While ultimate responsibility resides with the shooters, we can also connect these deaths to too much toxic talk radio. Both the left and the right play the blame-game all day long. On talk radio, my problems are always somebody else's fault.

This is the kind of tragedy that occurs when we adopt war rhetoric, turning our fellow Americans into enemies. Both sides have effectively demonized the opposition, laying blame for our problems at others' feet. Would it "kill" talk radio announcers to tone down their tenor for the sake of the common good? Could they sacrifice a few ratings points by refusing to serve the red meat their most radicalized listeners relish? Can we discipline ourselves to change the channel when the scapegoating begins?

I still recall my shock and horror when Paul Hill murdered Dr. John Britton in the name of "life." How could a graduate of Reformed Theological Seminary and an ordained minister in the Presbyterian Church of America take up arms, killing in the name of God? I recently saw the chilling documentary Lake of Fire, which illustrates all the tragedies surrounding the fight over abortion. Director Tony Kaye captured early footage of Paul Hill, boldly proclaiming death sentences upon abortion providers. Lake of Fire also presents the horrors of an abortion procedure, including the emotional trauma that also follows. This even-handed movie leaves you with an enormous amount of sadness. There are no winners in Tony Kaye's bold documentary (or in our current culture war).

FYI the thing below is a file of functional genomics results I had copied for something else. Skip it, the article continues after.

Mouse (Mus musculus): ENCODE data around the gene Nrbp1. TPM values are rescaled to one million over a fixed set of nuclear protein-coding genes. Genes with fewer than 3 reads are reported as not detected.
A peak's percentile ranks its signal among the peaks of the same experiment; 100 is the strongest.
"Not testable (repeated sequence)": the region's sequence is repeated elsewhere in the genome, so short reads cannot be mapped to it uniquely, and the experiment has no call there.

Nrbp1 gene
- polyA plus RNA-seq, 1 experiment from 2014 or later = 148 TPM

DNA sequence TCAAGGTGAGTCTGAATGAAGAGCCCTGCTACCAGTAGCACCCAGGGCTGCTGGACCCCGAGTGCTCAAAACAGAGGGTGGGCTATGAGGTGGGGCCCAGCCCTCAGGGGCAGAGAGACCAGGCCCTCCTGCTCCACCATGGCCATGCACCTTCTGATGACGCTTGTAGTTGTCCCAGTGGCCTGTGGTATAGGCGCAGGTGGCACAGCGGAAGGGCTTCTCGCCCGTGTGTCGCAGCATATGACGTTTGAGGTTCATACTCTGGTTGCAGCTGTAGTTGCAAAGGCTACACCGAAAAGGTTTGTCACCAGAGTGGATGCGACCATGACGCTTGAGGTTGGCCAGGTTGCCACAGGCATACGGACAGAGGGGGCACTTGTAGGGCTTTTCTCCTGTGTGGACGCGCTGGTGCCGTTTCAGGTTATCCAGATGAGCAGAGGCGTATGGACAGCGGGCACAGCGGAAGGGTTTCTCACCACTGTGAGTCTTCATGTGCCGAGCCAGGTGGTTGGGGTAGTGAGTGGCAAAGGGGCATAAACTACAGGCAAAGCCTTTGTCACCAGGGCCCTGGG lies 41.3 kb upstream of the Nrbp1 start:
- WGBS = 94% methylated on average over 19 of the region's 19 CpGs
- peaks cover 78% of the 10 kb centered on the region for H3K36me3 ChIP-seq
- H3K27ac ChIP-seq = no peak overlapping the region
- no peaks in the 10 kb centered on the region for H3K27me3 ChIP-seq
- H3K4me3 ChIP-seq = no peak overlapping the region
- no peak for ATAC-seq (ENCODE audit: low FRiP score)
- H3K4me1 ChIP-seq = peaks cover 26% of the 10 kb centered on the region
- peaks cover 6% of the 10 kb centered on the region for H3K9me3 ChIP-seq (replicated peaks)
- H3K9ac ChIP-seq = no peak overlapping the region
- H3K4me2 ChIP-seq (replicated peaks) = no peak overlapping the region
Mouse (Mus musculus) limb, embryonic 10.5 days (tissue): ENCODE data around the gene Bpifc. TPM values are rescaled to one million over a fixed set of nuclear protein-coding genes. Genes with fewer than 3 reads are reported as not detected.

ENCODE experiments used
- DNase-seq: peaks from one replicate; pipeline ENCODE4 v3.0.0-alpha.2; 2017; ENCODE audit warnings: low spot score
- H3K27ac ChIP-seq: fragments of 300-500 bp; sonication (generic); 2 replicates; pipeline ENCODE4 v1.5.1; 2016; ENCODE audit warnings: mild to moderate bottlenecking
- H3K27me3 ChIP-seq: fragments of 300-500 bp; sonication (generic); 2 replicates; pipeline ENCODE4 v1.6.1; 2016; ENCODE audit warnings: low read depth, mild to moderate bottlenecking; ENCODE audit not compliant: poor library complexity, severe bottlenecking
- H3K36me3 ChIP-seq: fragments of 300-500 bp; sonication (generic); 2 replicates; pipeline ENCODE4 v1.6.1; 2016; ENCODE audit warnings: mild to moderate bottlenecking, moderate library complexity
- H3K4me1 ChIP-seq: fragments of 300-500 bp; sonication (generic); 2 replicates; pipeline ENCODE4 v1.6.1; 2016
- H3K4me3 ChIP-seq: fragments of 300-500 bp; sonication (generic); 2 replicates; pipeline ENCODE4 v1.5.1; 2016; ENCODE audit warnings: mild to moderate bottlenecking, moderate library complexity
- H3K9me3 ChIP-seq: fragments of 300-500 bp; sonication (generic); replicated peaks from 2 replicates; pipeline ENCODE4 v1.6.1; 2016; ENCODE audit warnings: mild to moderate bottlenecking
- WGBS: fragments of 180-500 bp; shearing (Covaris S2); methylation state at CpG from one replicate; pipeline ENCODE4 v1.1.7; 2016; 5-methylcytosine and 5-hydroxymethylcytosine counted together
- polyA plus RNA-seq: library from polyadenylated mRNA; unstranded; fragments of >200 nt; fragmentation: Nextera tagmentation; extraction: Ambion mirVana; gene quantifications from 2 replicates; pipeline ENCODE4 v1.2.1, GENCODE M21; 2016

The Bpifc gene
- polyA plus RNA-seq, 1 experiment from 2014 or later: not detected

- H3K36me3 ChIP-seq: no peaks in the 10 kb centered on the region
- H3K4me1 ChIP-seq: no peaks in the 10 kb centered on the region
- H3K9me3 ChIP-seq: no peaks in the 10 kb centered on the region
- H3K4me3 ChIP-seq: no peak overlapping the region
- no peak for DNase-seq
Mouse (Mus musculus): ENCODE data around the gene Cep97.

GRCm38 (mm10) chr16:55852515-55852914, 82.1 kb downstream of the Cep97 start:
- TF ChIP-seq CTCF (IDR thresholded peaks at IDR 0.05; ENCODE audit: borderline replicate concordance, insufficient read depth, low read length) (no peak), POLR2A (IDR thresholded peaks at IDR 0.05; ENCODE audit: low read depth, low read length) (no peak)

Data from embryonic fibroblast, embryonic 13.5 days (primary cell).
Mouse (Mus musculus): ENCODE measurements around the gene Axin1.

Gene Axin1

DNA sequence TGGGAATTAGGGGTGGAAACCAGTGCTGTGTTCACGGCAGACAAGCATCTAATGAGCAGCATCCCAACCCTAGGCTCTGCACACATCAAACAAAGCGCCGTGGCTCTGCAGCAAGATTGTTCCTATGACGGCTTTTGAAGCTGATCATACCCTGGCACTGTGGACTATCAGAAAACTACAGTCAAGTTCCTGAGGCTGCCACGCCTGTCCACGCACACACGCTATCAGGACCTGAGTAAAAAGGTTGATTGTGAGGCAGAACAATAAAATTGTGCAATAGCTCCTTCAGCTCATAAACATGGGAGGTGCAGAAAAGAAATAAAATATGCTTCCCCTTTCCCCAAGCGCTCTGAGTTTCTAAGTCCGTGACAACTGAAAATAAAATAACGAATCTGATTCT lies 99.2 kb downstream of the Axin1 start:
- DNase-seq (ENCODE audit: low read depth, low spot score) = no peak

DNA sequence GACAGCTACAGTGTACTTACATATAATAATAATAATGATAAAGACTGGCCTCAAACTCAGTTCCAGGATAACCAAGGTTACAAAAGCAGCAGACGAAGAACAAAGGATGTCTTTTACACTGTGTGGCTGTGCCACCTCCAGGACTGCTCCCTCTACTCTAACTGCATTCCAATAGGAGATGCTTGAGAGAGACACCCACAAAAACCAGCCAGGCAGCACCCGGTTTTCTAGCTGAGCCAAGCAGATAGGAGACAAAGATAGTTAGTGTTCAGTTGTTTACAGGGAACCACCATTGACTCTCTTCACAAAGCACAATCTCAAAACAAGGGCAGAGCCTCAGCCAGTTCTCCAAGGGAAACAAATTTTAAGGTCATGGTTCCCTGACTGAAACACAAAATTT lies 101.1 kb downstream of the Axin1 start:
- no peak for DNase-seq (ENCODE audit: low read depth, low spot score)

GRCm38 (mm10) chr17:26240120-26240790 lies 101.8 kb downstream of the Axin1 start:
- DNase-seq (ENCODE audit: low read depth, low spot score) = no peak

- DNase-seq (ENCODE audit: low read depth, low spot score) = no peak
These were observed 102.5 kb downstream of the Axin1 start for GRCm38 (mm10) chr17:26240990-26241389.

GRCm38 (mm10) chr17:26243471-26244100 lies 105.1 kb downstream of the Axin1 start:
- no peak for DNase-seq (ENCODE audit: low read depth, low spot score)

In response to all the overheated rhetoric, I created a documentary, Purple State of Mind, with my college roommate, John Marks. As I was entering the Christian faith 20 years ago, John was exiting. We revisited that crossing as an example of a constructive dialogue across the religious and political divide. Purple State of Mind is rooted in the profound hope that we can co-exist despite our differences. But plenty of patient listening must precede that fragile peace. We will not get there by burying our differences, but by bearing one another's burdens enroute.

I write this with a fair amount of trepidation. To promote peace to a war-mongering people can get you in trouble. I don't want to be placed on anybody's hit list. I do not want to put my children in the line of fire because I extend an olive branch toward atheists, homosexuals, or anyone else deemed "other" by the conservative Christian community. Churchgoers in Fort Worth, Texas, Colorado Springs, and Knoxville want to worship in freedom rather than fear. When something your pastor says or your congregation does can get you killed, we live in decidedly dangerous times. Heaven help us all to cease fire.

Craig Detweiler directs the Reel Spirituality Institute at Fuller Theological Seminary. He blogs at www.purplestateofmind.com. His new book, Into the Dark, searches for the sacred amidst the top-ranked films on the Internet Movie Database.